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Sociology

The Things We Do: Would You Steal for Me?

Roxanne Bauer's picture

When people talk about saying “no” the discussion usually revolves around why we find it so difficult. We want to help, we don’t want to make the other person feel bad, we are afraid of confrontation, we might feel guilty... the list goes on.  There is usually a chapter on ‘saying no’ in self-help books, and it’s a popular topic for religious leaders and psychologists. They claim that we must be assertive, value ourselves, defend our rights, and seek relationships with healthy foundations.

But there might be a more intrinsic reason why saying no is so difficult: humans are social creatures and are inherently vulnerable to the suggestions of others.

Many of us assume that the favors we ask of others will only be granted if the other person feels comfortable with them, but we fail to realize that simply by asking we are influencing the other’s actions and willingness to oblige.  We don’t consciously think about the degree to which we take cues from other people.

This leads us to underestimate how much power our neighbor who asks us for favors has or the amount of influence we, ourselves, have when we give advice to a relative.  We ask favors and give advice without realizing that the person listening will, more often than not, take what we say on board. We agree to things and we say yes because we are unaware of how easily influenced we are.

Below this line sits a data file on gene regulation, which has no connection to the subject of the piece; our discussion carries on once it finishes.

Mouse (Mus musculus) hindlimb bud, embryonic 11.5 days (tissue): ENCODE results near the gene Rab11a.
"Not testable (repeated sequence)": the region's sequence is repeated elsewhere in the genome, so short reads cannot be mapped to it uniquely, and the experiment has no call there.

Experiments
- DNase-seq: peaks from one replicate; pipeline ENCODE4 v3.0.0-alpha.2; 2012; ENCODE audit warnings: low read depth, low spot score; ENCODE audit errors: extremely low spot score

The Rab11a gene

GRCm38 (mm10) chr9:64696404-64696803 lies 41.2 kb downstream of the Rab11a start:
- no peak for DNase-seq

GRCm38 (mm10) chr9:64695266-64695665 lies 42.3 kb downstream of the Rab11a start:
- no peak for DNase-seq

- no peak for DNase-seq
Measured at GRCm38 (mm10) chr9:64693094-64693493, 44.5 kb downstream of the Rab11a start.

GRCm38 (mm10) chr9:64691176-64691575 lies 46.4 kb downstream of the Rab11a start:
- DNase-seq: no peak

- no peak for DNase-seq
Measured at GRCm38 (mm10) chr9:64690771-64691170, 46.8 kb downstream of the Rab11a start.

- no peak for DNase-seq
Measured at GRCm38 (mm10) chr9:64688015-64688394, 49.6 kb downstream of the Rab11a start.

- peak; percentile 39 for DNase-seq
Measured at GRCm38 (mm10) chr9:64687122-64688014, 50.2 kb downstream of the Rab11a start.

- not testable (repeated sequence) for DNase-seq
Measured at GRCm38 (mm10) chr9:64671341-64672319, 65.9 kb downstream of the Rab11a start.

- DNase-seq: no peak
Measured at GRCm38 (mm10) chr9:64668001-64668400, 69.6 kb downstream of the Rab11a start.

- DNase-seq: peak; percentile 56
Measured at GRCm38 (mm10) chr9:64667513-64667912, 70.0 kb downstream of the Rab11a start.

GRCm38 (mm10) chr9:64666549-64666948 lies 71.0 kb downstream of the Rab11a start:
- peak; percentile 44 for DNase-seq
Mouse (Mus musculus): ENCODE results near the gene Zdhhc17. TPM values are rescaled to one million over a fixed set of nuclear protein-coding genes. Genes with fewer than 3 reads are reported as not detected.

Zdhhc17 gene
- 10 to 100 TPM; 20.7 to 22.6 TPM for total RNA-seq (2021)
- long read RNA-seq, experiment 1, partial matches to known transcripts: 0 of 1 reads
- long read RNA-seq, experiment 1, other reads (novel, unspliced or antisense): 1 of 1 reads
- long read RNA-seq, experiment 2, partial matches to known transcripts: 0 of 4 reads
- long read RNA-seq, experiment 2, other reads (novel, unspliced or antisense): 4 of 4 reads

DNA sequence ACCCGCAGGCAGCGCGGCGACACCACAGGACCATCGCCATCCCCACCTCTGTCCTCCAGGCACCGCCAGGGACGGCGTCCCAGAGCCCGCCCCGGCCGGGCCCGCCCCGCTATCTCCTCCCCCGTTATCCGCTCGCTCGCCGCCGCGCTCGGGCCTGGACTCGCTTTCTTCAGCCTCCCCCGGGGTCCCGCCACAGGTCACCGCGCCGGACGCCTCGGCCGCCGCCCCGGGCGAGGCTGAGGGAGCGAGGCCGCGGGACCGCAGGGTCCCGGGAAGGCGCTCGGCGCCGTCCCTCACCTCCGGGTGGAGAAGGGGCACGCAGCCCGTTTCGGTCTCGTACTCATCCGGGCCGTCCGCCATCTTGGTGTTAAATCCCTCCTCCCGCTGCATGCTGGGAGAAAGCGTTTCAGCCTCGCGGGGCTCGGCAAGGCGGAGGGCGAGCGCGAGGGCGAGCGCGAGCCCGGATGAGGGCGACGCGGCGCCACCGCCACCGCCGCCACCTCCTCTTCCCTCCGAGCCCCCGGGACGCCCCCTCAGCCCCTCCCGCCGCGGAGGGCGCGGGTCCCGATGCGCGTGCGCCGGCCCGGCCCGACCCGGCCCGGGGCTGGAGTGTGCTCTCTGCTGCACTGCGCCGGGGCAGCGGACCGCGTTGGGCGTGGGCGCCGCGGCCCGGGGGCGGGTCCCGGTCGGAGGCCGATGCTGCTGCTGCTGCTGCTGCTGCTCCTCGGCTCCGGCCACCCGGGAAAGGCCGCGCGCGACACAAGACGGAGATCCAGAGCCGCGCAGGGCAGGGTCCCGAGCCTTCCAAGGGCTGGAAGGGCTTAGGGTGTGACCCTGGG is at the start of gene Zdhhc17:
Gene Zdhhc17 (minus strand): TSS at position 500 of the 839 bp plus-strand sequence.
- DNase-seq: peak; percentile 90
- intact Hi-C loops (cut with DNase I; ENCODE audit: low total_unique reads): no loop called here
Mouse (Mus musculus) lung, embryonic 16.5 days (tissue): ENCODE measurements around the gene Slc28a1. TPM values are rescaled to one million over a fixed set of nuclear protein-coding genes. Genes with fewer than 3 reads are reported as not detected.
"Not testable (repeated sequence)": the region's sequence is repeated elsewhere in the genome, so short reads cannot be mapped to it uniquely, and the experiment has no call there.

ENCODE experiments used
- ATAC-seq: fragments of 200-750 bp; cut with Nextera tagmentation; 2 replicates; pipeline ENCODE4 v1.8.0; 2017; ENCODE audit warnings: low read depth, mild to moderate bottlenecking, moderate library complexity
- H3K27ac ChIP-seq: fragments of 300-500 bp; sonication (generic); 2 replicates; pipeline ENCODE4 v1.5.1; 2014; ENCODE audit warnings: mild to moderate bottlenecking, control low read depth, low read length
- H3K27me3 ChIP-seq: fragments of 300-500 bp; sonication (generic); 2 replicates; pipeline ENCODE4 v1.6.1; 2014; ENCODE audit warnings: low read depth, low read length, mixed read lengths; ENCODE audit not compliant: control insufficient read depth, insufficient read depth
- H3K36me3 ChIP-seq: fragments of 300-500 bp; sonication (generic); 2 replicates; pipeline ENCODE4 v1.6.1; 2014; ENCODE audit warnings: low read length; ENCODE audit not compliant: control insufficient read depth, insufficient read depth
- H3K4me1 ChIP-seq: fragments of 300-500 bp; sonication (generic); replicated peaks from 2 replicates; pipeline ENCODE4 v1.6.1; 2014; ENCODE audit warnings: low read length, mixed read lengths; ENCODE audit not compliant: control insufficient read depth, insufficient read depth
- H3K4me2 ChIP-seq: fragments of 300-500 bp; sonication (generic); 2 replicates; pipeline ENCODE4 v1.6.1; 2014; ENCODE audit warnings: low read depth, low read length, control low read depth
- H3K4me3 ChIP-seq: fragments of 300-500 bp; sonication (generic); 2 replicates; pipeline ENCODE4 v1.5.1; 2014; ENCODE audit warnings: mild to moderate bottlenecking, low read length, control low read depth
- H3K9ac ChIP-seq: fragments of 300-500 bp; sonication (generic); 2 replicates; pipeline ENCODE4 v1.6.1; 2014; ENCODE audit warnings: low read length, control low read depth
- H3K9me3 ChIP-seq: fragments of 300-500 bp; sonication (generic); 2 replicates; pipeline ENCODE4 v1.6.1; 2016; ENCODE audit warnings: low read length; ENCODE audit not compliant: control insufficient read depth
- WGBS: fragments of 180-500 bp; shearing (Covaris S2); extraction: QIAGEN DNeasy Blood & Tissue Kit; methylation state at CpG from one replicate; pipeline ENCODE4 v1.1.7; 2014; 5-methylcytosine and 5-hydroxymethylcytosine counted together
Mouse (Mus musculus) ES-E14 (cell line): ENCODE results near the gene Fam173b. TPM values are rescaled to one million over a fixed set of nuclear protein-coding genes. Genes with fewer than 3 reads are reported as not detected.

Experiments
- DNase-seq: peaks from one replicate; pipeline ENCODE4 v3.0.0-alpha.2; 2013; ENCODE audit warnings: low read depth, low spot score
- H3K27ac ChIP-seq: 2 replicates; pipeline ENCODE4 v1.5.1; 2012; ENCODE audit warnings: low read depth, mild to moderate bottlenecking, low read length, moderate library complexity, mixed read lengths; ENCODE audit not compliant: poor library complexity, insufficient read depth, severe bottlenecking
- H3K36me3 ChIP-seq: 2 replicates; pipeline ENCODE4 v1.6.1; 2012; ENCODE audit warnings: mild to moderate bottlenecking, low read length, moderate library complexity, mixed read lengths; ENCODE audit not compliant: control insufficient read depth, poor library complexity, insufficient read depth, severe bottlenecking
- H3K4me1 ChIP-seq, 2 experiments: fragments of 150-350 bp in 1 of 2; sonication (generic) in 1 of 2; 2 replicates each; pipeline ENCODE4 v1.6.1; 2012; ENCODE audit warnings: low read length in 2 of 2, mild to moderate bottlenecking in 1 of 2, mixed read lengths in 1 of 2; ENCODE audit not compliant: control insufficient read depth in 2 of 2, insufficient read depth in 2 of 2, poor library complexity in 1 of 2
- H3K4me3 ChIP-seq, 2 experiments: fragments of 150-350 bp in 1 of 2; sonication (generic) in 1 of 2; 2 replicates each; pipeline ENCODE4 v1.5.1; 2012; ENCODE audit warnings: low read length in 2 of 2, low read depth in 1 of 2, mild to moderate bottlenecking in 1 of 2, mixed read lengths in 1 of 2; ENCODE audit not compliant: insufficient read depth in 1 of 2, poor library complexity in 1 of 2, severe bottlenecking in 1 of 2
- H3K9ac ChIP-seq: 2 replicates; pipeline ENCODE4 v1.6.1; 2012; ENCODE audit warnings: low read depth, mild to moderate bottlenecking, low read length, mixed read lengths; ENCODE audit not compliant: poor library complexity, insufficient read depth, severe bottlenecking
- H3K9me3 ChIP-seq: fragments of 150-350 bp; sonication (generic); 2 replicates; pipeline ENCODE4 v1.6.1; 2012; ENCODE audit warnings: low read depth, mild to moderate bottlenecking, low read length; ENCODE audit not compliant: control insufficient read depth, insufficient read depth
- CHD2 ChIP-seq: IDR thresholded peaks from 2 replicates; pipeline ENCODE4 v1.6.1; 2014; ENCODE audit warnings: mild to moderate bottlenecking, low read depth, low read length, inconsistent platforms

So what happens when someone asks a favor that is unethical? Do we realize how easy it is to convince someone, and does this influence our decision to ask for unethical things? Do we recognize our tendency to say yes and do we allow our own sense of morality and ethics triumph?

Strategic Communication vs. Communication

Anne-Katrin Arnold's picture

As we reported on this blog, CommGAP organized an Executive Course in Communication for Governance earlier this month. The communication part of the course was characterized as "strategic communication" - which made me wonder what, exactly, strategic communication is, how it is relevant for our work, and whether it's different from "communication" per se. A faculty member from the course pointed us to an article by Hallahan et al., titled "Defining Strategic Communication," which states that "strategic communication" is "the purposeful use of communication by an organization to fulfill its mission." The purposeful use of communication makes it "strategic." The authors elaborate that : "Six relevant disciplines are involved in the development, implementation, and assessment of communications by organizations: management, marketing, public relations, technical communication, political communication, and information/social marketing campaigns." Although the authors see strategic communication as "an emerging paradigm," this clarification defines strategic communication as a set of tools, not as a discipline. Marketing, public relations etc. themselves are no disciplines, but approaches drawn from broader fields, such as economics and communication.

The Age of Communication Research

Anne-Katrin Arnold's picture

Communication is something of an ugly duckling in the social sciences – not many people take it seriously and not many people see the immediate relevance of the research. However, the study of public opinion is a good example to outline the immediate relevance of the field – and its future relevance.